Don’t depend on anxiety-causing social media for life experience

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By Brooke Criswell
Online Content Manager

Are you familiar with the feeling of your phone vibrating or going off in your head, but not in reality? You may be experiencing a new anxiety known as FOMO or the fear of missing out.

The fear has arisen from social media use. While millennials are the more common of the age group to suffer from this, anyone could feel they don’t have enough or continue to have a desire for “more better” things.

These feelings surface from comparisons to other people’s lives. We see our friends or maybe just people we admire on Instagram and Twitter. They show photos of the “better” party or tweet about their new items and automatically, you feel the need to live up to it or you’re missing out.

photo courtesy of envisgaeinernational.com
photo courtesy of envisgaeinernational.com

A recent survey from Eventbrite found that 78 percent of 18 to 34-year-olds would rather pay for experiences versus actual things. The FOMO is a factor with 70 percent acknowledging it has an influence on their decision.

But,  what happens when you pay for that experience and you’re living through those moments by watching it happen in a screen? Life is happening outside that rectangular device held in one’s hand.

“We need to recognize that this is just a device. We do not need it to live, we want it,” Adam Tyma, associate professor and graduate program chair said.

The FOMO could also be linked to why 25 percent of millennials never want to get married. Time Magazine suggests that it can be a symptom of a fear of intimacy and relationships. There is always a fear of there’s something more or someone better out there.

Tyma said the real problem is we have come to expect that everything should be instantly available. In the classroom, he plays a game where students put their phone in the middle of the table. He is shocked when students begin to “freak out” because a facebook notification is going off and they can’t read it right away.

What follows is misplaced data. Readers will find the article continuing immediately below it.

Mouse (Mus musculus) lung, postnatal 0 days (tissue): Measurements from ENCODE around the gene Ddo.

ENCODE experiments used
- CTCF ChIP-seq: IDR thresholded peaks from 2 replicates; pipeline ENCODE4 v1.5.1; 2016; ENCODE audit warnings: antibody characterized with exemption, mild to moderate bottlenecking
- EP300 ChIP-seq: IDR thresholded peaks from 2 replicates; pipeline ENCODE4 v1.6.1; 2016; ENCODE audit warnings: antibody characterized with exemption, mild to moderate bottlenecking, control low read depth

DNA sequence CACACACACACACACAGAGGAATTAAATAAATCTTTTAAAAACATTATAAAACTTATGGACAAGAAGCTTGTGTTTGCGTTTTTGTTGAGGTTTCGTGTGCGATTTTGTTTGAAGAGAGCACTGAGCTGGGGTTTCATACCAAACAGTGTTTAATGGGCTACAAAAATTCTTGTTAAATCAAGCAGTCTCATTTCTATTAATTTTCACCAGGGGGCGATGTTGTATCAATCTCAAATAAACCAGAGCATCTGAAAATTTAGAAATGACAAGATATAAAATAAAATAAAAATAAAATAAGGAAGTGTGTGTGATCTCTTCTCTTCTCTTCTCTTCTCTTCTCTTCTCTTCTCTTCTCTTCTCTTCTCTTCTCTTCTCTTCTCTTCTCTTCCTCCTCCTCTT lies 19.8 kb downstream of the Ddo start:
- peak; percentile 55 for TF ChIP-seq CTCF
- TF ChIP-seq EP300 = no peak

There is evidence that shows getting “likes” on a photo or getting retweeted releases positive chemical reactions in the brain. However, that cannot take the place of the definition of addiction.

“I should not have to remind people to put their phones away,” Tyma said. “I need you present and when you’re on the phone you’re in two different spaces that no amount of multitasking can allow you in both.”

The accessibility of the world within the touch of a button is suggested to be a cause of this major change in the past five years. It is too early to say if there has been a mas- sive destruction of society due to FOMO.

Social media and all of the advantages that smartphones bring to our lives should not supplement living outside of the screen. Rather, it should compliment and enhance and simplify our lives. Tyma said when we need the resources, they are there but we should not become dependent on them.

All in all, we should stay in our own lane and be grateful for the life we live and not compare it to everyone else’s online.

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